There are many reasons Israelis can make great startup founders, from their smarts and ingenuity to the way they refuse to back down from challenges.
One of Israeli entrepreneurs’ greatest strengths is a sense of directness, which usually comes bundled with boldness, otherwise known as "chutzpa." While the two can at times be mistaken for rudeness, they are in reality powerful traits for conducting business, and more generally life.
Taking an idea and turning it into a business means dealing with a wide variety of people, from customers to employees to investors. Being bold, direct and painfully honest with stakeholders, and encouraging them to act the same with you and amongst themselves, is highly valuable in building a business for these four reasons:
When Israelis work with other Israelis and non-Israelis alike, their style is extremely transparent and clear. There’s little double-talk, fluff or room for misunderstanding, miscommunication or speculation. Directness gets a message across more succinctly, and more can be achieved when there is no guessing what the other person is really thinking.
When entrepreneurs leave aside the fluffy language and get down to brass tacks, it eliminates business formality and boils everything down to the truth, which very tellingly builds trust. Openness and authenticity, and the resulting atmosphere of trust, makes for tighter-knit organizations where people are more collaborative, as well as more peaceful and fulfilled.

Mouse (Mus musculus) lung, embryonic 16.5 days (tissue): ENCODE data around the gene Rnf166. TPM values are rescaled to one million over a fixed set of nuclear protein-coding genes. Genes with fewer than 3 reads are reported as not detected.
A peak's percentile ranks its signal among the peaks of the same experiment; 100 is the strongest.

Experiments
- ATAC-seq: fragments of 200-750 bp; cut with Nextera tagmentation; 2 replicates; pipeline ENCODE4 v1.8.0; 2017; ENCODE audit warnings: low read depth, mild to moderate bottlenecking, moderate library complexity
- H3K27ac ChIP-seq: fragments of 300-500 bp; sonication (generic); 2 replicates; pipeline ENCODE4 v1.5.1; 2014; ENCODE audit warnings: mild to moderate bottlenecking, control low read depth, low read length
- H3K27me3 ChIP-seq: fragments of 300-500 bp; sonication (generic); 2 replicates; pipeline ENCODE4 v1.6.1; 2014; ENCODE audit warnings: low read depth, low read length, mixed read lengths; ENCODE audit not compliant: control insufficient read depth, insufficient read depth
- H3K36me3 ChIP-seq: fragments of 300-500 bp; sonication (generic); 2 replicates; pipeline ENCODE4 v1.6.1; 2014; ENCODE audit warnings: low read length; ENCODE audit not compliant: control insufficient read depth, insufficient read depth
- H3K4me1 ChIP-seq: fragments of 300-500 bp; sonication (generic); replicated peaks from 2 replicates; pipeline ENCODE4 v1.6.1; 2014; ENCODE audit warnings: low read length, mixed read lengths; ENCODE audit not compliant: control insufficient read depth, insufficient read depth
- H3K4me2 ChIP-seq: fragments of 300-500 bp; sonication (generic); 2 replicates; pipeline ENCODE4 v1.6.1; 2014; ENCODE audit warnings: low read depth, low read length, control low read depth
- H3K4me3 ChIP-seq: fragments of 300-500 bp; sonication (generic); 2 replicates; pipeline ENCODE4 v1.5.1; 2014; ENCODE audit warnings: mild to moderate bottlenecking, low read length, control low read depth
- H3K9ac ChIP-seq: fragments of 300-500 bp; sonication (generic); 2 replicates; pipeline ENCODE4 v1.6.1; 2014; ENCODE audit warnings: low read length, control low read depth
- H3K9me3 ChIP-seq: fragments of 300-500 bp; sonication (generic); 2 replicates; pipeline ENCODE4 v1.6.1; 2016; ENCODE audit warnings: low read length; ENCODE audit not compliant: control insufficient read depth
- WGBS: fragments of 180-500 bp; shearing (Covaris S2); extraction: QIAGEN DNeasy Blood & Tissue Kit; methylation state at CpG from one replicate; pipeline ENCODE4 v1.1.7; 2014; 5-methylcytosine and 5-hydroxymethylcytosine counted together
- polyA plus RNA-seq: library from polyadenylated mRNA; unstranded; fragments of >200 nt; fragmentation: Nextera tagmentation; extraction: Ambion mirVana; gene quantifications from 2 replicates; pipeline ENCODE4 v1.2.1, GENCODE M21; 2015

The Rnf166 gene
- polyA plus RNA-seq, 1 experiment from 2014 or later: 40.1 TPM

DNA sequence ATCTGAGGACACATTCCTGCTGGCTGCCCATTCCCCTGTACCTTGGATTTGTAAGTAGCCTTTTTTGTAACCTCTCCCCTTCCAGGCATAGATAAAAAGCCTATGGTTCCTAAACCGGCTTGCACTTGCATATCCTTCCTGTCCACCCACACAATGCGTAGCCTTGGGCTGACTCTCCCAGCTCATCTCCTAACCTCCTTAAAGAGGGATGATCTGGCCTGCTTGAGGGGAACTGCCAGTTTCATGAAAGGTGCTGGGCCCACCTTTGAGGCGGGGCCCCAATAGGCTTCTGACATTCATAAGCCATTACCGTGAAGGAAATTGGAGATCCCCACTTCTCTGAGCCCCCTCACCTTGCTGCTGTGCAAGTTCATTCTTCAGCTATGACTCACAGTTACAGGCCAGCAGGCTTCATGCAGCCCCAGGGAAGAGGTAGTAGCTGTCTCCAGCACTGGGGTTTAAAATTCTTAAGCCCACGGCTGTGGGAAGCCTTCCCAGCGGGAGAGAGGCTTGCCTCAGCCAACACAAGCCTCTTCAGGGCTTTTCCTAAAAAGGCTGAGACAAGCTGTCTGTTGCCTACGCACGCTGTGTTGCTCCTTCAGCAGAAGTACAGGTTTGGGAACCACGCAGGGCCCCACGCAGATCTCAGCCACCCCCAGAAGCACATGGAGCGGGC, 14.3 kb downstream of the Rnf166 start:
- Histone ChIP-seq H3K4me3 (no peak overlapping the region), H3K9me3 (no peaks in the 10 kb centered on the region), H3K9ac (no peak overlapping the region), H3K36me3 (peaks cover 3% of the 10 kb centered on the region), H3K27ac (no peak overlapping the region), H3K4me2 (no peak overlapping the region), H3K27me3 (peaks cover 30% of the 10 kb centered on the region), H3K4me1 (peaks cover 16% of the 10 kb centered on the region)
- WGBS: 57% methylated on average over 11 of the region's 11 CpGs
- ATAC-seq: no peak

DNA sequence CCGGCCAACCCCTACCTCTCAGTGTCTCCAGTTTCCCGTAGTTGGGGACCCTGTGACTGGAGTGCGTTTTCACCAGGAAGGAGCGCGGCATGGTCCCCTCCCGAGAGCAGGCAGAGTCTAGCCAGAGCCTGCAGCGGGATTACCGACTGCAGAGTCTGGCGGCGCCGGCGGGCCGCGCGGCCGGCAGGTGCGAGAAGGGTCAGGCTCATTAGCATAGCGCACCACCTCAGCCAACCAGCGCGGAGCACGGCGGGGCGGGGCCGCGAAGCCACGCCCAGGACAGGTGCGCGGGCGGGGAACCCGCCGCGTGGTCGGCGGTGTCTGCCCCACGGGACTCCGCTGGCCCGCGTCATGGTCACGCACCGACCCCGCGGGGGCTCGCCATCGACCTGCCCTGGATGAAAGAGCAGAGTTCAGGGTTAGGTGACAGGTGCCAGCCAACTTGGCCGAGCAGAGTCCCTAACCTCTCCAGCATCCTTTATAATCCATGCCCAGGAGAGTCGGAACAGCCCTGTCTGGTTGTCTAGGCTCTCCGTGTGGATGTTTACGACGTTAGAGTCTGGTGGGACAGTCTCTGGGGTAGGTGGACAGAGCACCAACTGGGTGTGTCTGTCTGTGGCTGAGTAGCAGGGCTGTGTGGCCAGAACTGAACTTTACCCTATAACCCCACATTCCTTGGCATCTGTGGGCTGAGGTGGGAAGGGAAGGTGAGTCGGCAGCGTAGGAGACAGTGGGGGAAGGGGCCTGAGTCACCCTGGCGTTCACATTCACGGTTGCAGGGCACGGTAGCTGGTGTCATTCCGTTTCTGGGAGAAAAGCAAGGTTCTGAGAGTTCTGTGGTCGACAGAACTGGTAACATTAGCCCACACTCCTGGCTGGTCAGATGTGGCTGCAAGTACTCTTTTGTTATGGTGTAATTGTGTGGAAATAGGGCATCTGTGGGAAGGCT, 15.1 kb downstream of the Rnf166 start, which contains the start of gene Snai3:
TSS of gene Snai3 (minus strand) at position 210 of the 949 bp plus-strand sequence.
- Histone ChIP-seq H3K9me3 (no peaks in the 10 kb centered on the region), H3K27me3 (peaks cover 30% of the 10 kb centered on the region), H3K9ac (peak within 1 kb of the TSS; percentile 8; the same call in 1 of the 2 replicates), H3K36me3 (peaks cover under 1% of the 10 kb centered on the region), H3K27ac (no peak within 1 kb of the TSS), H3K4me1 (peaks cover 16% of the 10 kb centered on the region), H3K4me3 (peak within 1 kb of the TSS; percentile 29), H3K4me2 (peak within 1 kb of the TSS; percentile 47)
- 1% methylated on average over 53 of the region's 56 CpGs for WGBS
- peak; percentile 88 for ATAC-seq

In open and direct companies, employees are kept in the loop and communication is a two-way street. American businesses are starting to take note of the importance of transparency within corporate culture. Some companies have started sending out meeting notes from even high-level board meetings, while other companies have made all salaries transparent.
Openness and directness encourages pluralistic ideation and out-of-the-box thinking. No idea is too small or impractical to discuss. No opinion is irrelevant or too controversial to voice. No action is immune from analysis and feedback. Directness challenges norms and conventional wisdom, and reduces the risk of group-think and herd mentality. Just what the doctor ordered for a successful company!
More openness and authenticity translates into being less risk-averse. By openly discussing and addressing mistakes instead of discretely brushing them under the rug, one can better learn and later improve. Openly addressing mistakes makes failure more common and acceptable, and thus less scary and paralyzing. A culture of directness thus encourages people to dare, and in turn to ultimately achieve greatness.
The power of radical transparency to bring together a team is something Israeli entrepreneurs already understand. At the end of the day, being direct will help build a better product and company. Keeping employees in the loop will create a sense of ownership and buy-in to the company’s mission, and create a more coherent and connected team.